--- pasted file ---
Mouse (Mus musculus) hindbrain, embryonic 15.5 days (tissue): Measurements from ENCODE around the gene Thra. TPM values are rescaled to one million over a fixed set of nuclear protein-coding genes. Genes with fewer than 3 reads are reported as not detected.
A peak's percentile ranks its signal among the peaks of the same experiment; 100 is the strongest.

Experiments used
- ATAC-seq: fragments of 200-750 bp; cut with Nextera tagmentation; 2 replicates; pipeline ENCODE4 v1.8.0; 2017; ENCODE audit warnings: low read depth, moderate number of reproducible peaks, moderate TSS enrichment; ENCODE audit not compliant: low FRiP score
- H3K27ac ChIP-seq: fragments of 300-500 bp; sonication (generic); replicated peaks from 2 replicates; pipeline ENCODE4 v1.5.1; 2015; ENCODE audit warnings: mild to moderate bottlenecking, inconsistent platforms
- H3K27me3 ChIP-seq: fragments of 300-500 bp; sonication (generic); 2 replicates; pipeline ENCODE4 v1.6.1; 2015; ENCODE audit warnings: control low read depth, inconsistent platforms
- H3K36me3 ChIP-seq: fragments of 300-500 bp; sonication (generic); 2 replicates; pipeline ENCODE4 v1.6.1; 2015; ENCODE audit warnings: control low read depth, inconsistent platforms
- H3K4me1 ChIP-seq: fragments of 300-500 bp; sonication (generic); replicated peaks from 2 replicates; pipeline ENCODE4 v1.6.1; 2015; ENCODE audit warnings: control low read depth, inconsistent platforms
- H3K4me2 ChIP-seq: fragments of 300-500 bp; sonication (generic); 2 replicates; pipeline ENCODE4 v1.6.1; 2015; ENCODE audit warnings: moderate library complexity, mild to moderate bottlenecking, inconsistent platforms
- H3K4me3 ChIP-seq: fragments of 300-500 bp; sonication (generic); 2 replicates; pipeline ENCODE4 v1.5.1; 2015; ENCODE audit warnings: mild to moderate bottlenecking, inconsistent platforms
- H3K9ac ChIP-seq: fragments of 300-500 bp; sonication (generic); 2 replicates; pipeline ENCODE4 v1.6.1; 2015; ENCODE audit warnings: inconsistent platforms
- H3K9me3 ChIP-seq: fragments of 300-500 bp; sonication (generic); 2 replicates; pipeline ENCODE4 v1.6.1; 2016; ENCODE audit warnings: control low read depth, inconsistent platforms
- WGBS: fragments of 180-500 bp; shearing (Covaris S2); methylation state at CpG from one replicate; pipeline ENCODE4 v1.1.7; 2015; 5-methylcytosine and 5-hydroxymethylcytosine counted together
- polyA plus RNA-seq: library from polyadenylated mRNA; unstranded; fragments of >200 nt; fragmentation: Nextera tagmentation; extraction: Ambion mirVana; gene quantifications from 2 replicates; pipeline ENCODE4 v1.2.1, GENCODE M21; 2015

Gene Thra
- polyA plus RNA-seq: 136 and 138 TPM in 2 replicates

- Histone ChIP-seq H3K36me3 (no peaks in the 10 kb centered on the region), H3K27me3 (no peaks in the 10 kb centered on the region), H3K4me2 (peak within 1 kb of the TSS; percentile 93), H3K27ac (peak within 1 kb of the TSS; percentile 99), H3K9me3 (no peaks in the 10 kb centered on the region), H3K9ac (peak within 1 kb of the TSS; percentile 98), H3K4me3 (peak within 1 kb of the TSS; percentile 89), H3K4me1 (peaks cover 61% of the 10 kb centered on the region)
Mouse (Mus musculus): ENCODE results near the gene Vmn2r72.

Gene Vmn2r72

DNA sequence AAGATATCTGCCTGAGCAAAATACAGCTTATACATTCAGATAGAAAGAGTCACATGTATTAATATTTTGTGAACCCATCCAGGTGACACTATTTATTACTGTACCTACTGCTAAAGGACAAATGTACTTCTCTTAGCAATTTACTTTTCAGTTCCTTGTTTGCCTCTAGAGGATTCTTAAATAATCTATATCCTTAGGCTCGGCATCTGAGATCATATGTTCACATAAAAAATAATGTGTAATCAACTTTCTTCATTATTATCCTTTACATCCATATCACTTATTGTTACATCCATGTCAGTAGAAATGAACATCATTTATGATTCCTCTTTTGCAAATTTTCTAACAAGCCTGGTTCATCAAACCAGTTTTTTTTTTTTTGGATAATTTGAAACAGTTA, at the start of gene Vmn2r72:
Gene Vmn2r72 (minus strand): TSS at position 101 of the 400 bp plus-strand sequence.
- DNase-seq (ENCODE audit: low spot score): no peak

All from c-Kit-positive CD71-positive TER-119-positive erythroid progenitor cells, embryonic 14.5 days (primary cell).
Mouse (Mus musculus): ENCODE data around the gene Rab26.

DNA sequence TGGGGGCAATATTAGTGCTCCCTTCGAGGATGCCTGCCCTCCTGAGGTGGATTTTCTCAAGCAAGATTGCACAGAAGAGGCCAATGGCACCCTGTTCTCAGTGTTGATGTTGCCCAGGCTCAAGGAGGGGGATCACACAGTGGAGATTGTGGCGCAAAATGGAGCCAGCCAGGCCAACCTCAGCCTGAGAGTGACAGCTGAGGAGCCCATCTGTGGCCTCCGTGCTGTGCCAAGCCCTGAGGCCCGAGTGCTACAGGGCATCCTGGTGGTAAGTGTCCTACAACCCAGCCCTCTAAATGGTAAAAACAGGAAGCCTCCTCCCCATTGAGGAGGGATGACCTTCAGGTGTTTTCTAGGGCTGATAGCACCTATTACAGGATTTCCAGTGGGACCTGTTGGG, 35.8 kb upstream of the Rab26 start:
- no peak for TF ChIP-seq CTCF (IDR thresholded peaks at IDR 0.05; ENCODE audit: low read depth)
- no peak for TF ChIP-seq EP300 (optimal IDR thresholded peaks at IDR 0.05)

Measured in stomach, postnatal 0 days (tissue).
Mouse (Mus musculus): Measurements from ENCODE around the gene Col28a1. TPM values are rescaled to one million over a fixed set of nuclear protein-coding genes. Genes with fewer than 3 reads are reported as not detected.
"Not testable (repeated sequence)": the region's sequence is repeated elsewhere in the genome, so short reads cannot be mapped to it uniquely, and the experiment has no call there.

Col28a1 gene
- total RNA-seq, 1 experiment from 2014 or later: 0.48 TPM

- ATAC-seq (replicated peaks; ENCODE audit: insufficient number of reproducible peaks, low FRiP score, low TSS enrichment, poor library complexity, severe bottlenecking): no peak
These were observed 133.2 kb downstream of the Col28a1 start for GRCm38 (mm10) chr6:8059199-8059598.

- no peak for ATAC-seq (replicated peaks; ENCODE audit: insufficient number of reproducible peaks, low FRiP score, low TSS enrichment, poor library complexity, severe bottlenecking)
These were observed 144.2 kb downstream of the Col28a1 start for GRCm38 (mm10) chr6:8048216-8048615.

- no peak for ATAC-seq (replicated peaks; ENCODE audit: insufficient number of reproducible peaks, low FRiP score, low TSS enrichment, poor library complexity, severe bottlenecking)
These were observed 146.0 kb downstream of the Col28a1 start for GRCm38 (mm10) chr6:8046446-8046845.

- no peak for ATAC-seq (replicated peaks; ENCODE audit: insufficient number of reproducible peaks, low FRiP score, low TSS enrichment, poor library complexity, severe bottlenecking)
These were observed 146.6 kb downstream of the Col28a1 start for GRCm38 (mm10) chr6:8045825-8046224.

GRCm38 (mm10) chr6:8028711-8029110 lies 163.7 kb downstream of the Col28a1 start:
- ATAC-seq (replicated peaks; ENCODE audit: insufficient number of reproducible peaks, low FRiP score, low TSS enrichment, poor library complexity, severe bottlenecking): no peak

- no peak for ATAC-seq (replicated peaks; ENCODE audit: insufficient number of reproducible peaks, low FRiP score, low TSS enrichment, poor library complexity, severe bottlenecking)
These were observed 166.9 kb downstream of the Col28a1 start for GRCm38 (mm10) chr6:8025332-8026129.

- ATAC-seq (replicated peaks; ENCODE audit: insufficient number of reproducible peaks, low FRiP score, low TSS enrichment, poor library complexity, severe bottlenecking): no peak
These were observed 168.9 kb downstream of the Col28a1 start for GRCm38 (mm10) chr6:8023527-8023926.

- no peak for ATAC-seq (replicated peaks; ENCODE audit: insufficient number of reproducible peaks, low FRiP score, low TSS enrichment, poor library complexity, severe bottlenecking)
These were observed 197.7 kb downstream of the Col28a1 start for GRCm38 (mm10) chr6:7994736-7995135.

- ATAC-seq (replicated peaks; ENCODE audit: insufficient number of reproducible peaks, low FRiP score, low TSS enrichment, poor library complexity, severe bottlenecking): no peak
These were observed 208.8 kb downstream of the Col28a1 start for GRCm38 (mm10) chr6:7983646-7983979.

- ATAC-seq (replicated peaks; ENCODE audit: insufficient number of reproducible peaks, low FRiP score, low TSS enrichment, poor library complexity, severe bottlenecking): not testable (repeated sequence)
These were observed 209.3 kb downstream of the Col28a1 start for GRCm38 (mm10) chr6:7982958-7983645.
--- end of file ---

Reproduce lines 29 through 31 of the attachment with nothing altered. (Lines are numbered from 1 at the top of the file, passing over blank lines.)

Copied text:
Mouse (Mus musculus): Measurements from ENCODE around the gene Col28a1. TPM values are rescaled to one million over a fixed set of nuclear protein-coding genes. Genes with fewer than 3 reads are reported as not detected.
"Not testable (repeated sequence)": the region's sequence is repeated elsewhere in the genome, so short reads cannot be mapped to it uniquely, and the experiment has no call there.

Col28a1 gene